Lifestyle Changes That Can Help Make A Difference To The Environment
It is easy to feel a sense of powerlessness when it comes to the environment. While reforms undoubtedly need to be made at the central, state and local government levels, our individual actions, at least in the aggregate and at community levels, can help make a significant difference. Here are some useful suggestions that can reduce our carbon footprint and combat climate change:
Avoid all single-use disposable plastic items
Plastics help protect and preserve goods while reducing weight in transportation ― but the benefits pretty much end there. Plastics originate as fossil fuels and emit greenhouse gases from creation to disposal, according to a May 2019 report, “Plastic & Climate: The Hidden Costs of a Plastic Planet,” released by the Center for International Environment.
Recycling plastic alone will unfortunately not cut it; you have to stop buying it, too. Avoid single-use disposable plastic as much as you can. For instance, you may buy in bulk rather than purchasing packaged foods. Eliminate your takeout plastic waste by carrying your own non-plastic mug, water bottle, utensils, straw, food container, reusable bag. Try living a zero-waste lifestyle ― new zero-waste bulk stores are popping up all over to help you out.
Ditch the car
The decision to drive somewhere is a mindless thing for most of us: We hop in, maybe put our destination in Google Maps, and head from point A to point B. Over time, though, all those miles rack up. It is time to be more mindful of your driving and to avoid all unnecessary car trips and cluster errands for efficiency. Non-driving options like walking, biking, and making use of public transportation can help create a huge difference.
Give composting a chance
Composting is considered as one of the most effective tools in the ‘save-the-world tool’ belt. That is because people waste an unbelievable amount of food and most of it ends up in a landfill. While one may think food would break down upon being dumped into a giant hole in the ground, it does not because landfills are not aerated for proper decomposition. On the contrary, all of that oxygen-deprived organic matter releases methane, which is 30 times more powerful and destructive than CO2. Composting, thus, is a good way to combat wastefulness. It can be done via tumbler bins, worm bins, trench composting, bokashi bins, electric composters etc., depending on whether you have a backyard or a balcony.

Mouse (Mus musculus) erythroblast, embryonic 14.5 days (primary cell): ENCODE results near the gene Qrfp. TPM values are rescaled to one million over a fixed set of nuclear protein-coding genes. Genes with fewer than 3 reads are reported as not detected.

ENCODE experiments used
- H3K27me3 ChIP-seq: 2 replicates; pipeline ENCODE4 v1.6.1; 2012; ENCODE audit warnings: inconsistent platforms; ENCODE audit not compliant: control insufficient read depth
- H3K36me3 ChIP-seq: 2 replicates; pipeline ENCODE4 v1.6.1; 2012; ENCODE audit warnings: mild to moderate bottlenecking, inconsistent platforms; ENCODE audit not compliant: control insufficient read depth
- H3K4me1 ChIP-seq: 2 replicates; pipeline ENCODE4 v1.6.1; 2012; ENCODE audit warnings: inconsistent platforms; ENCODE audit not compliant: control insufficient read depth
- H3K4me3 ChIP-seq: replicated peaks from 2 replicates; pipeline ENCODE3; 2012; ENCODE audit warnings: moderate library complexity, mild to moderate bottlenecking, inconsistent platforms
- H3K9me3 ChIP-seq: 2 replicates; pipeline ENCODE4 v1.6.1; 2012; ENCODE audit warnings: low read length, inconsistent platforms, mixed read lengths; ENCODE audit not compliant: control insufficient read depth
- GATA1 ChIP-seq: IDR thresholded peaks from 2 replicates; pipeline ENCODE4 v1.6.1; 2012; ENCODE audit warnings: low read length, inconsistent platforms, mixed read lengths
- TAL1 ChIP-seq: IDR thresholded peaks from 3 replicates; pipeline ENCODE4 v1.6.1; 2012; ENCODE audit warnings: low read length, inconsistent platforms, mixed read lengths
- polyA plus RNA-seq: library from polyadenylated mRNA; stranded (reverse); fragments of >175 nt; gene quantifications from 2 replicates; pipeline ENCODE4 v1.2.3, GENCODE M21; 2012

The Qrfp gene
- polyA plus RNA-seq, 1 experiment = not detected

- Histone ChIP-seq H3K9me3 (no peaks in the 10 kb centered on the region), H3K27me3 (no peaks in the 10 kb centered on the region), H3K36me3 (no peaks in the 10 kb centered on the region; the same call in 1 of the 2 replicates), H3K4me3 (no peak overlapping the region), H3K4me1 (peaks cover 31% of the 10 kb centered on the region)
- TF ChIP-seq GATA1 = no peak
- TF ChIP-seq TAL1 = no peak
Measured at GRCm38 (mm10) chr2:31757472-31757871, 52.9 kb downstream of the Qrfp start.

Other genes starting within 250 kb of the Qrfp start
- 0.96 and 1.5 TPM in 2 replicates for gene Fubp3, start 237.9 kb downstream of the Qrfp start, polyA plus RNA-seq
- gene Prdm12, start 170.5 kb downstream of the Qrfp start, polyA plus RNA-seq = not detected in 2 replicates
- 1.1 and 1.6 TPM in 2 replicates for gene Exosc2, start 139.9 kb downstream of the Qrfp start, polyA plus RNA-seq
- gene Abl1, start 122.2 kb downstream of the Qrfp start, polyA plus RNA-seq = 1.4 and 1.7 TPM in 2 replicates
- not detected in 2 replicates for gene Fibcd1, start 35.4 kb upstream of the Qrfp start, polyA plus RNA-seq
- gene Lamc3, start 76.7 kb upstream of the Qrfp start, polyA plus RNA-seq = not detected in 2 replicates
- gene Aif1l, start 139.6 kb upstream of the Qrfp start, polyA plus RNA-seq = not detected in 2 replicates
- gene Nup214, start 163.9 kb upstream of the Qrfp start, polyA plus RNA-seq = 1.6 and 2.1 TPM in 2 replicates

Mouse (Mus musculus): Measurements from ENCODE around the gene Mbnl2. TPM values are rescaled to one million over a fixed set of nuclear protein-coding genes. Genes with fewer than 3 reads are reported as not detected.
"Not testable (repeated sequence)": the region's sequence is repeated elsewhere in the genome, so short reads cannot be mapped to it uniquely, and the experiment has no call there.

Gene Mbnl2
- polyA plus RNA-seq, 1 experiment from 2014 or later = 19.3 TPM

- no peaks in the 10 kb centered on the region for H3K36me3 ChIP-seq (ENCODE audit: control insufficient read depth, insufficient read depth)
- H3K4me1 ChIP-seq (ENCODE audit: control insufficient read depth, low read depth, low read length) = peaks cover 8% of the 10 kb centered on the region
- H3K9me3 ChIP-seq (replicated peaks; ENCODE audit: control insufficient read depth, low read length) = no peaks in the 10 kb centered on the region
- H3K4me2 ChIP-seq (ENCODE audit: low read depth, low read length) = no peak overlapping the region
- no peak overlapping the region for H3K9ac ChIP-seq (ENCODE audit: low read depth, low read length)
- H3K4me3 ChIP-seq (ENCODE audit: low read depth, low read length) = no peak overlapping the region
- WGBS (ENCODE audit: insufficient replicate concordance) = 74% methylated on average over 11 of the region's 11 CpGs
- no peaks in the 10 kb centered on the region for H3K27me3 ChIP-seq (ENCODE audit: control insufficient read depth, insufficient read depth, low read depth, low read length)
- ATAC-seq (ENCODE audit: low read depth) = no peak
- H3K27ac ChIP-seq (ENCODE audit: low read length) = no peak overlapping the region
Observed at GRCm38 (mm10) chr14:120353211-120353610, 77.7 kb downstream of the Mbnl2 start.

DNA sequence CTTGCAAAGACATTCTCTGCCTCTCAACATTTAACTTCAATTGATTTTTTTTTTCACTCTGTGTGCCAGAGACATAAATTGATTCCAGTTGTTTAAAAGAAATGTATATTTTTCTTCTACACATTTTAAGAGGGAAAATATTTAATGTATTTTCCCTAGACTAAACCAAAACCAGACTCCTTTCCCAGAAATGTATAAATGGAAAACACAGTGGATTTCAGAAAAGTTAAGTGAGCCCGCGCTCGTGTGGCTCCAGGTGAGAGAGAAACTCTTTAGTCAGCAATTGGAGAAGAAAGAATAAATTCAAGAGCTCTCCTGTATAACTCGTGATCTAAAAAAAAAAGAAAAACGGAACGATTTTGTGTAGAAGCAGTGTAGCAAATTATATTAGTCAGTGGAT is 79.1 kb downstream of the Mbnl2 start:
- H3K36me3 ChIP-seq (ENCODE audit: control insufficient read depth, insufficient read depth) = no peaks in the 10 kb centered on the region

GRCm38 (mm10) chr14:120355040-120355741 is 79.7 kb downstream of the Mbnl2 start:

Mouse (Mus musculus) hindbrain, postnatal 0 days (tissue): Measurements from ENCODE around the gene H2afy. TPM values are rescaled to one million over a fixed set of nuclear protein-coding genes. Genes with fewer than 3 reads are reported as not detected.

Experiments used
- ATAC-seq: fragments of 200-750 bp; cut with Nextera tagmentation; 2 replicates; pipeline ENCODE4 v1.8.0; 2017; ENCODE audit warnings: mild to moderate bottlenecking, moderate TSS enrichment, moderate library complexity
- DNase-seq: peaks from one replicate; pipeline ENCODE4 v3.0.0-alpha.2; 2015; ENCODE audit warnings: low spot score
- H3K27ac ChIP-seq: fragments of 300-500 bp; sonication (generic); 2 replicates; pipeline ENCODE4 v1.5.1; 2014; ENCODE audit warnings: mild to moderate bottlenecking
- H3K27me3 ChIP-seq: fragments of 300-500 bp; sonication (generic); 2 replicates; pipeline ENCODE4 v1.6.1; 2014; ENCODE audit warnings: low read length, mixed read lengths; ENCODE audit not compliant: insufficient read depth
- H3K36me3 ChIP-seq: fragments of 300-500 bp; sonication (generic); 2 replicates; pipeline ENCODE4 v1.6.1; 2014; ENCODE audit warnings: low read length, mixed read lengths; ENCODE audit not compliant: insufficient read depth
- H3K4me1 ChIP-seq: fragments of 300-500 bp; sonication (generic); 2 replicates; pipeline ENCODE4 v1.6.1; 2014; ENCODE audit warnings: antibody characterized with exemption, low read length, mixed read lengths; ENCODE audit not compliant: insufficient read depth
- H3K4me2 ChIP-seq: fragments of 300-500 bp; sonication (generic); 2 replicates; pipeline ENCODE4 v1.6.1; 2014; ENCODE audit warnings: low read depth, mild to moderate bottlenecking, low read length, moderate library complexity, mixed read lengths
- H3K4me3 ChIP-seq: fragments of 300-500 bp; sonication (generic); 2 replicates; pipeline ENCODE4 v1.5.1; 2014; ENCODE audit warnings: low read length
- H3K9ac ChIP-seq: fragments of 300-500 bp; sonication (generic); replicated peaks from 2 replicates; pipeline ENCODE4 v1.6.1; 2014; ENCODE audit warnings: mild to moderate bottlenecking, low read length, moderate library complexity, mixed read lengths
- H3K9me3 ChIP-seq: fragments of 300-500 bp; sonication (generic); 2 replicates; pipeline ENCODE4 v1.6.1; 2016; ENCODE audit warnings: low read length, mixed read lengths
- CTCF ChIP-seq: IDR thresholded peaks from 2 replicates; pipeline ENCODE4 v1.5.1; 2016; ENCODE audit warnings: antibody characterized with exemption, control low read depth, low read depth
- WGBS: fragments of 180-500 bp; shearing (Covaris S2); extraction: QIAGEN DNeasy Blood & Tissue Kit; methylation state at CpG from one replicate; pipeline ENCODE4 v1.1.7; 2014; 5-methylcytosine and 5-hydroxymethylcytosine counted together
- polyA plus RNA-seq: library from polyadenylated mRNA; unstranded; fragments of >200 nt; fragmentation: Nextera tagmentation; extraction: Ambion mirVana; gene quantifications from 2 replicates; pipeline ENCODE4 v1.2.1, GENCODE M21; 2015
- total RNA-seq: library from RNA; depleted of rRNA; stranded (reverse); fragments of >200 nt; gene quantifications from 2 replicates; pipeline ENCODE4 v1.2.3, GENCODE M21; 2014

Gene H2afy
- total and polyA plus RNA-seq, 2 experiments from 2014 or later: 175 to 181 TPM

Opt for sustainable fashion
The fashion industry is responsible for 10% of annual global carbon emissions, according to the World Bank. The water used to manufacture clothing has drained rivers and lakes around the world, destroying ecosystems. Rectify your fast-fashion buying ways by wearing the clothes you do have instead of running out to purchase a new outfit for every occasion. If you are really yearning to shop, consider going secondhand. By doing this, not only are you reducing demand and stemming the flow of new stuff but are also helping keep existing items in use for longer, maximizing their potential and making the best use of the resources that were used.
Conduct more meetings online.
Quarantine has made work-from-home and online meetings the norm. But this has more benefits than just that of social distancing in these times. It will help cut down on the carbon footprint left behind by frequent travels to and fro, be it by road or by air. Conduct virtual meetings instead and save trips for once or twice each quarter.
Engage family and friends in this discussion
Talk to your friends and family about these topics that need awareness. Personal stories are often the most effective in persuading others to give change a chance. Encourage your family, friends, acquaintances, and even the locally elected officials to implement bigger, more substantial changes in your city or district. You will feel less overwhelmed by your awareness of the problem when you each recognize the power to collectively solve it, share the tasks, and enjoy working together for our common good!